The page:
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trying to make a complaint to the traffic police (why and how is another long story!) and while Jayashree and I were waiting for Deepak to finish his work, we noticed a small insect flying into the open tube of the steel chair.

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I quickly realized that it was a

Leaf-cutter Bee

and that it was trying to make a nest in this space!

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I tried to take photos of it, and got just a couple of shots at odd intervals.You can see a fragment of a leaf being brought in every time.

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It was very tough to click because of the speed at which the insect went in…and since it came out even faster (it didn’t have the burden of the leaf!) I missed it several times. Then, I decided to take a video and got the insect leaving the hole.

You can see the bee zooming out:

Leaf-cutter Bees are mostly solitary, and build their nest cells in various cavities (the hollow arm of the chair appeared very suitable to this insect!) by cutting leaves or collecting resin and bringing them inside. They are, for the most part, above-ground nesters and more commonly attracted to artificial nests…and this one certainly was!

There is afossil record for megachilid from a Middle Eocene dicotyledonous leaf which shows definite semicircular cutouts along its margin, implying that leaf-cutting bees existed at that time.Amazing!

When Deepak came back after finishing his work, he might have felt that we were getting tired or bored…but thanks to the Leaf-cutter Bee, we never knew where the time went! Another opportunity for observing Nature at work in the most unexpected of places.

The Yellow-throated Sparrow, Mudumalai, 290220

March 2, 2020

Those who know their Indian bird lore know that the Chestnut-shouldered Petronia is the bird that inspired Dr Salim Ali to become an ornithologist. It was earlier called the Yellow-throated Sparrow, as the male shows a yellow throat in the breeding season. I caught these two males (you can see the yellow throat patch) at Mudumalai, Tamil Nadu, on 29 Feb ’20.

Tusker being bathed, Mudumalai, 290220

March 2, 2020

Not all captive elephants are ill-treated. I am happy to post this video of a camp elephant at Mudumalai, luxuriating in the stream. In the second video, you can see the mahout lovingly scrubbing the ears and head of this majestic tusker!

Here the mahout lovingly scrubs the ears and head:

I would love to sink down into a stream like that and have someone bathe me! Pampering is the word for it.

European Bee-eaters, Mavathur Kere, off Kanakapura Road, 170220

February 17, 2020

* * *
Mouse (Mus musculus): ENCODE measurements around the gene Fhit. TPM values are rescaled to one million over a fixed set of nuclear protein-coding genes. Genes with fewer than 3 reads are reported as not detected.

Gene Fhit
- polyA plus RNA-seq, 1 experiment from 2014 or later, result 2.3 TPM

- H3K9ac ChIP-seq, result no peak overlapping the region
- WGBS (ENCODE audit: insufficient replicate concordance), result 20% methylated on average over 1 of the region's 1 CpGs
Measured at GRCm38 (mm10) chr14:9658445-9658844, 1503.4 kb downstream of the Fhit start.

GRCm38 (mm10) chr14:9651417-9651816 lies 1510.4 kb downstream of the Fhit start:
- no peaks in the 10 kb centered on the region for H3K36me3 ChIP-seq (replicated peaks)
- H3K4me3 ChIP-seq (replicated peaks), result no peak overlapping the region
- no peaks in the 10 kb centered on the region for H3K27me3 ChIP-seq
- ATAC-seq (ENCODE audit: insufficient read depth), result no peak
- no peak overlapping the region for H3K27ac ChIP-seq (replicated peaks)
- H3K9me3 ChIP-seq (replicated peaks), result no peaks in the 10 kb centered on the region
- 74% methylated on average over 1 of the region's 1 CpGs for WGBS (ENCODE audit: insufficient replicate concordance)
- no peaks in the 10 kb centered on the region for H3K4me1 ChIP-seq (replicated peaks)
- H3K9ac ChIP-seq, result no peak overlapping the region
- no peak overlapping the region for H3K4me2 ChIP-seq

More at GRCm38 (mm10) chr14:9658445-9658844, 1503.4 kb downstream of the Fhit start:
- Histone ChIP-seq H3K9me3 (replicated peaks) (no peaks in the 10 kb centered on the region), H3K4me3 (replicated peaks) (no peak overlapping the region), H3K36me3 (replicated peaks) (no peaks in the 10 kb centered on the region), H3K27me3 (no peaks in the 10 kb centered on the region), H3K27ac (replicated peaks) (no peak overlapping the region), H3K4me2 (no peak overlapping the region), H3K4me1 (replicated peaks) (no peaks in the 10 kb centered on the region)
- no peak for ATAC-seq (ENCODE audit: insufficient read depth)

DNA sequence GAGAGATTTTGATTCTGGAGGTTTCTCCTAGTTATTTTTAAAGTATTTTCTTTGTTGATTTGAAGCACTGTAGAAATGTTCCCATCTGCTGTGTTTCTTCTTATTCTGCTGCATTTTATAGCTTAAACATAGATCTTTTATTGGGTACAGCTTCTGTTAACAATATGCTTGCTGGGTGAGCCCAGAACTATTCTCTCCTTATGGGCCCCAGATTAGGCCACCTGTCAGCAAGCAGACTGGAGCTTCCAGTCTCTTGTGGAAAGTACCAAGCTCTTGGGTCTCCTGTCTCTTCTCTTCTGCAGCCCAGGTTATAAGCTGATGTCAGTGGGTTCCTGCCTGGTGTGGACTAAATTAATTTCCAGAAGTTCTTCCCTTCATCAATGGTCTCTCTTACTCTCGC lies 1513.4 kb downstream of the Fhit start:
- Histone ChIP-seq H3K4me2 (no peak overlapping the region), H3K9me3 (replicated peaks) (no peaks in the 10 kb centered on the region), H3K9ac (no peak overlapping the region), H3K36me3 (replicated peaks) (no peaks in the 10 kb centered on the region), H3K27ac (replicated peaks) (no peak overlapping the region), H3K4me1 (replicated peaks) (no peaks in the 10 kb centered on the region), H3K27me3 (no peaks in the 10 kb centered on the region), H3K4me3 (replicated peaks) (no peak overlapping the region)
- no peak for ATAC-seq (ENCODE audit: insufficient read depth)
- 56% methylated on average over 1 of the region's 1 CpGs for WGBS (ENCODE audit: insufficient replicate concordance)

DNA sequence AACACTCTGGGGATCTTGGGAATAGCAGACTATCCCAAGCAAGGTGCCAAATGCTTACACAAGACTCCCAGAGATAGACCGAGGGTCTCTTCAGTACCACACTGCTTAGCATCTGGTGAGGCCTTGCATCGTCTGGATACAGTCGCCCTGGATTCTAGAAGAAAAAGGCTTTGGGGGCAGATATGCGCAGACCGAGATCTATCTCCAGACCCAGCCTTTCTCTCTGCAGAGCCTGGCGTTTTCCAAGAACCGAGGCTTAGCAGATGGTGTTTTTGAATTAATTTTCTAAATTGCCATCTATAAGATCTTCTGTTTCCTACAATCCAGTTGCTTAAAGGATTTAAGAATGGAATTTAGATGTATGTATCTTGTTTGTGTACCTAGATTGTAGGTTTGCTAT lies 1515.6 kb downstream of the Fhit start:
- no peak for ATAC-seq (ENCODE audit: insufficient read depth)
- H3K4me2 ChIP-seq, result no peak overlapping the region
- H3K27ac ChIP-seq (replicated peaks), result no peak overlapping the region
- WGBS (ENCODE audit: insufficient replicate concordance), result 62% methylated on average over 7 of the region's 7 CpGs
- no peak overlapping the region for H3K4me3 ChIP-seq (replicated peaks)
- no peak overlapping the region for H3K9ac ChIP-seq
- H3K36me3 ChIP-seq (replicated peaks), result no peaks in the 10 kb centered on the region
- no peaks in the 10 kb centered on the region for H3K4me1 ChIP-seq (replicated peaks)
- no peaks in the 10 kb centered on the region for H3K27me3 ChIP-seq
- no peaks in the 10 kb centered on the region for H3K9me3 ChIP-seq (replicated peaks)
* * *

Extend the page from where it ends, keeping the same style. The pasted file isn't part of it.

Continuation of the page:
eBird list, 47 species:

https://ebird.org/checklist/S64628920

Vapour rising from the lake in the dawn light:

Rufous-tailed Lark parent and child:

Natural strobe at NASA’s restaurant on Kanakapura Road:

Dawn:

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European Bee-eaters:

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Small Blue Kingfisher:

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Rufous-tailed Larks:

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Woolly-necked Stork:

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Pond Heron:

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Brefus at NASA’s:

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Flickr albums and videos of 3rd bird survey at Satpura Tiger Reserve, 04-110220

February 11, 2020

04,05,06 Feb, train to Itarsi/Sohagpur/Madhai, and morning birding at Madhai mud flats

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7th Feb, Parraspani:

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8th Feb, Parraspani and Dhargaon:

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9th Feb, Parraspani and return to Madhai:

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Praveen was sent to Podar and returned to Churna for the last night. We took 2.5 to 3 hours to get there and to return to Madhai. No phones, no food, no forest guard.

Crossing the Denwa river at Parraspani:

Nilgai family on the way back from Dhargaon to Parraspani:

Chital swimming across the river at Madhai:

Little Ringed Plover bathing, Madhai:

“pAni poori dOsA”, Solapur, 301119

December 2, 2019

Dosas (dOsA) have become a popular item all over India, and in line with the constant evolution of food, this dish, too, is evolving, with several push carts advertising “100 varieties”!

On a visit to Solapur, we were having chai, when I looked at the shop next door, intriguingly called “Nani’s Dosa”.

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I was watching this young man make a new variety (he told me later, his name is Kumar, and this “pAni poori” dosa was his invention!)